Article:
Next Steps for the Disability Ministry Movement…

One prominent topic of conversation in the nightly Tweetchats that occurred during Inclusion Fusion 2012 involved “next steps” for the disability ministry movement. God is clearly raising up many empowered leaders to advance the cause of including families impacted by disabilities at church. But what common strategies should leaders and organizations adopt in order for the movement to advance?

We need to think about disability more broadly. The population of families for whom physical disabilities remain a barrier to church attendance is relatively small. The population of children and adults with intellectual disabilities is also fairly small when compared to the general population. Only when we include kids and adults with emotional, behavioral and developmental disabilities do the numbers become too large for church leaders to ignore. We also reduce the number of potential advocates for disability inclusion when we define “disability” or “special needs” too narrowly.

We need to proactively seek to develop relationships with leaders in other areas of ministry. The disability ministry movement is best served through the development of partnerships with senior pastors, youth pastors, children’s ministry leaders and proponents of family ministry. We need to listen to the objections raised by other ministry leaders and consider their feedback in developing creative strategies for inclusion ministry that work while taking into account the competing demands and pressures for volunteers and resources other ministry leaders face.

We need to help other ministry leaders become more effective in their work. We’ll develop credibility in the larger church by using the relationships we build to help other ministry leaders solve problems. We’d want a senior pastor or executive pastor to immediately consider the need to have disability ministry leaders at the table when contemplating adoption or foster care initiatives, examining reasons why families leave the church, evaluating the need for counseling ministries and discussions of protection policies for children and youth, just to name a few situations in which our input might be useful.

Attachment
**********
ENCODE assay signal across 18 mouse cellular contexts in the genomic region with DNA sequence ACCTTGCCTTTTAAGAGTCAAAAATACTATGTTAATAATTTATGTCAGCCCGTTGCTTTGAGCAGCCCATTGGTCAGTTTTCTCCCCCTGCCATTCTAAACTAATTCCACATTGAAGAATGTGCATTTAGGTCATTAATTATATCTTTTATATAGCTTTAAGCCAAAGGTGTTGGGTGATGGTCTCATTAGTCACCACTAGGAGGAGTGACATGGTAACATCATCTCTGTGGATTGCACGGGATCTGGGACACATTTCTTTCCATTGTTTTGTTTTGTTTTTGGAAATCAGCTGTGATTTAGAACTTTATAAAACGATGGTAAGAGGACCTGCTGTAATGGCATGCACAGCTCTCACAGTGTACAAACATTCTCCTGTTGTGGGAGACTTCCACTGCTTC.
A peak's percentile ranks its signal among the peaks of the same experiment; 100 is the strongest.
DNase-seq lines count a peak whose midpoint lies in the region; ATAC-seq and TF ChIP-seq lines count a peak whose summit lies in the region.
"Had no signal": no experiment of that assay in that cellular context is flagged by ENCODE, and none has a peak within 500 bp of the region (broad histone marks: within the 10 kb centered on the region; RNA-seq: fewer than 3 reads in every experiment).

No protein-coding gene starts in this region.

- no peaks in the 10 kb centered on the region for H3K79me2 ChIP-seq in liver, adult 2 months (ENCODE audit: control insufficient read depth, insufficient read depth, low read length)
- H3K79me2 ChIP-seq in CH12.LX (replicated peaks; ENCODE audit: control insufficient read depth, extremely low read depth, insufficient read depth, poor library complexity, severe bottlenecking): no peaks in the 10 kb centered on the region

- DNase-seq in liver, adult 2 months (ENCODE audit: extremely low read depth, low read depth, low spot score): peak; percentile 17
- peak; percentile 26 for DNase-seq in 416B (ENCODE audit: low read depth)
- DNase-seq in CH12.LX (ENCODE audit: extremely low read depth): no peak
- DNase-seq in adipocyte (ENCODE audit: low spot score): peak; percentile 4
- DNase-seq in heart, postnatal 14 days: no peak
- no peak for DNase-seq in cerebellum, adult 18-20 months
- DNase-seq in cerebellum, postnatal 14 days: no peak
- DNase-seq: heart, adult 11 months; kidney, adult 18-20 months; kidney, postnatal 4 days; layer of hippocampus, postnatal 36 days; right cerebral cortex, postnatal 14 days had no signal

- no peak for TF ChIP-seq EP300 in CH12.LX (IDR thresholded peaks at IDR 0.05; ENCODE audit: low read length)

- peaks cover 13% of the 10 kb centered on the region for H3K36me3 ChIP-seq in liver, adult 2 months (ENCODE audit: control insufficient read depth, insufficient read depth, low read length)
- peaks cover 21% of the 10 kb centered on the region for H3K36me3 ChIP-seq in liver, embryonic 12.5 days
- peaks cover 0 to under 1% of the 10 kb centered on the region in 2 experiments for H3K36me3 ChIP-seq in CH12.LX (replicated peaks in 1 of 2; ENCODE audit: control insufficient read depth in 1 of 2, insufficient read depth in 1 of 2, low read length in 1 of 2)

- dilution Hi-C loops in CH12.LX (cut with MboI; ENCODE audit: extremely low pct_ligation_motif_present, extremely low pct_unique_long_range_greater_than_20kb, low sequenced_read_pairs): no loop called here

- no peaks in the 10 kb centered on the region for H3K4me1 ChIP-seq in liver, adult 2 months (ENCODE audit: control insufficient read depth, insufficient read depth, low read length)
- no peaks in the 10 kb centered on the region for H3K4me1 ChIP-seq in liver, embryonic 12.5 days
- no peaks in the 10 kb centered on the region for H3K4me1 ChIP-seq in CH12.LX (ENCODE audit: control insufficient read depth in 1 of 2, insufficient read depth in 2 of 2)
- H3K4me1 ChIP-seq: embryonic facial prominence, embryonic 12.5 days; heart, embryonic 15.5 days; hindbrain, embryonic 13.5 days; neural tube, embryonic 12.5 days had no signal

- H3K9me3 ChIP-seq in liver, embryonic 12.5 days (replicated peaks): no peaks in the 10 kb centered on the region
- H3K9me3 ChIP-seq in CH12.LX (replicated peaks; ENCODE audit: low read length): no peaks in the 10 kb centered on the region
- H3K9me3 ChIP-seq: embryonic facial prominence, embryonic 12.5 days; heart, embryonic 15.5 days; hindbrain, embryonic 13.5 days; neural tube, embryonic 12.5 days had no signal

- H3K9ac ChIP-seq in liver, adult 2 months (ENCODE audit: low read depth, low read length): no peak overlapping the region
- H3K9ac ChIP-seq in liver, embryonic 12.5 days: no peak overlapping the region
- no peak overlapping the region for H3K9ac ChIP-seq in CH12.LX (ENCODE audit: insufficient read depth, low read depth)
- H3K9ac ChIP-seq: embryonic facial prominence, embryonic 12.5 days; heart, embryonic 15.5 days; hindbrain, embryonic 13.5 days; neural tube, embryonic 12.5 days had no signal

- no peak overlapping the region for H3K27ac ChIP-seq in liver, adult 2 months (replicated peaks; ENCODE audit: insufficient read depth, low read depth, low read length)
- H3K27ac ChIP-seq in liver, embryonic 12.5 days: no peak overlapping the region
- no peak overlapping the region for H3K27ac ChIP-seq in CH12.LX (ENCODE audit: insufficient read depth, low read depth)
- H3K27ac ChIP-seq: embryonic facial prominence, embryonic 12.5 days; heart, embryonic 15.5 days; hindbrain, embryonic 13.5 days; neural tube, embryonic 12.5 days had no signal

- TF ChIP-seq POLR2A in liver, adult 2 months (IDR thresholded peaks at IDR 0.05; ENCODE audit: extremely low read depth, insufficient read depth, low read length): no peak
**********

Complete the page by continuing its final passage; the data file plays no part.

We need to make it easy for churches to become intentional about including individuals with disabilities and their families. As we concluded in our No Excuses post, resources are available to help support church leaders in ministering to nearly any family struggling with nearly any disability. We can work together through becoming better acquainted with the resources of one another’s ministries in order to find resources that complement our own, and to use our respective platforms to make it easier for church staff and volunteers to find the best resources to support their ministry needs. While funding is a pressing issue for nearly every disability ministry, I can’t help but believe that God will provide the necessary supports for every ministry that seeks first to enlarge His Kingdom.


Thanks to the generosity of our partners at Pajama Conference, Inclusion Fusion is going to be available online through Sunday, December 2nd. Feel free to go back onto the site and check out any presentations you weren’t able to view this past week. Invite your friends to register to check out presentations they might appreciate! If you were registered for Inclusion Fusion, your existing password will continue to work for the site. New registrants will get their own unique password to use on the site.